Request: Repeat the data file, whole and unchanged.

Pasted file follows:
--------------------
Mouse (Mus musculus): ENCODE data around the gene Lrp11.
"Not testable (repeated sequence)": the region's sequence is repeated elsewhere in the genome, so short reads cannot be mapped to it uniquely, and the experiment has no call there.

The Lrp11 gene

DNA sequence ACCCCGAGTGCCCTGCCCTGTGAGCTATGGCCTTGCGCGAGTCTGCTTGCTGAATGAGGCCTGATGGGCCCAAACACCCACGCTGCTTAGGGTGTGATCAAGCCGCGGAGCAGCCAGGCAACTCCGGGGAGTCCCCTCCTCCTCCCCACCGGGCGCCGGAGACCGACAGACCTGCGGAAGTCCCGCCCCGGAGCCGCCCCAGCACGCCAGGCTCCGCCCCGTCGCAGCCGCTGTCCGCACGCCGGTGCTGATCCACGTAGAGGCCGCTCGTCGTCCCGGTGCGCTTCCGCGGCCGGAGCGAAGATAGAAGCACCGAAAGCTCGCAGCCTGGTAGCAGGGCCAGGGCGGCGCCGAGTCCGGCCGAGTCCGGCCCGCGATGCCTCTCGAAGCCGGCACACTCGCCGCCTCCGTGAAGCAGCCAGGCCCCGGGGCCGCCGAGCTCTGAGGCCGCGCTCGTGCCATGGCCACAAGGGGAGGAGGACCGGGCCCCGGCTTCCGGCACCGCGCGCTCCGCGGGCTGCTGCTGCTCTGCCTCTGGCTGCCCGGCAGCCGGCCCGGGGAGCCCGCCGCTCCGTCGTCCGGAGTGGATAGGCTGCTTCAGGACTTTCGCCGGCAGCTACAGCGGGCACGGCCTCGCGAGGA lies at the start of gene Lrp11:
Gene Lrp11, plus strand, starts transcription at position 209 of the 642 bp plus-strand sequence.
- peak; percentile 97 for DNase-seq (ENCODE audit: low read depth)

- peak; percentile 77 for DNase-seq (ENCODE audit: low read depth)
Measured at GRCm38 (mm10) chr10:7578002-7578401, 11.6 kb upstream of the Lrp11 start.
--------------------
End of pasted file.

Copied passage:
Mouse (Mus musculus): ENCODE data around the gene Lrp11.
"Not testable (repeated sequence)": the region's sequence is repeated elsewhere in the genome, so short reads cannot be mapped to it uniquely, and the experiment has no call there.

The Lrp11 gene

DNA sequence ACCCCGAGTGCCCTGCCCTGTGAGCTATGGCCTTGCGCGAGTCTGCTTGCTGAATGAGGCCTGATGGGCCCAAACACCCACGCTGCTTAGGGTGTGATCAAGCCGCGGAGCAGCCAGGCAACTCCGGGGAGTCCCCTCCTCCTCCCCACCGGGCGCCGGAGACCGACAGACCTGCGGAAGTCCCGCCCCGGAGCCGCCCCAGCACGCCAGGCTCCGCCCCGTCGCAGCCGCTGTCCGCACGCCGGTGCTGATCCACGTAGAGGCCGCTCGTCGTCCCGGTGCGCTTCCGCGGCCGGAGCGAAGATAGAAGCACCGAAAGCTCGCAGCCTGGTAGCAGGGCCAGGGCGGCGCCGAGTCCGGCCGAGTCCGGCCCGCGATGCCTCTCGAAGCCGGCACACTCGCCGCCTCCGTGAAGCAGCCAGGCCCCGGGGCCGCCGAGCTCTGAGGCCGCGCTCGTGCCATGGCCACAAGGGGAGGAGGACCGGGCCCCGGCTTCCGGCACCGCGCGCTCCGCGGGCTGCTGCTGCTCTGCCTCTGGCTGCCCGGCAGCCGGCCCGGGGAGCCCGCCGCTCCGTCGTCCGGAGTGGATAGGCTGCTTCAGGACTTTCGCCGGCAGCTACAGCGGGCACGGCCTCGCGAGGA lies at the start of gene Lrp11:
Gene Lrp11, plus strand, starts transcription at position 209 of the 642 bp plus-strand sequence.
- peak; percentile 97 for DNase-seq (ENCODE audit: low read depth)

- peak; percentile 77 for DNase-seq (ENCODE audit: low read depth)
Measured at GRCm38 (mm10) chr10:7578002-7578401, 11.6 kb upstream of the Lrp11 start.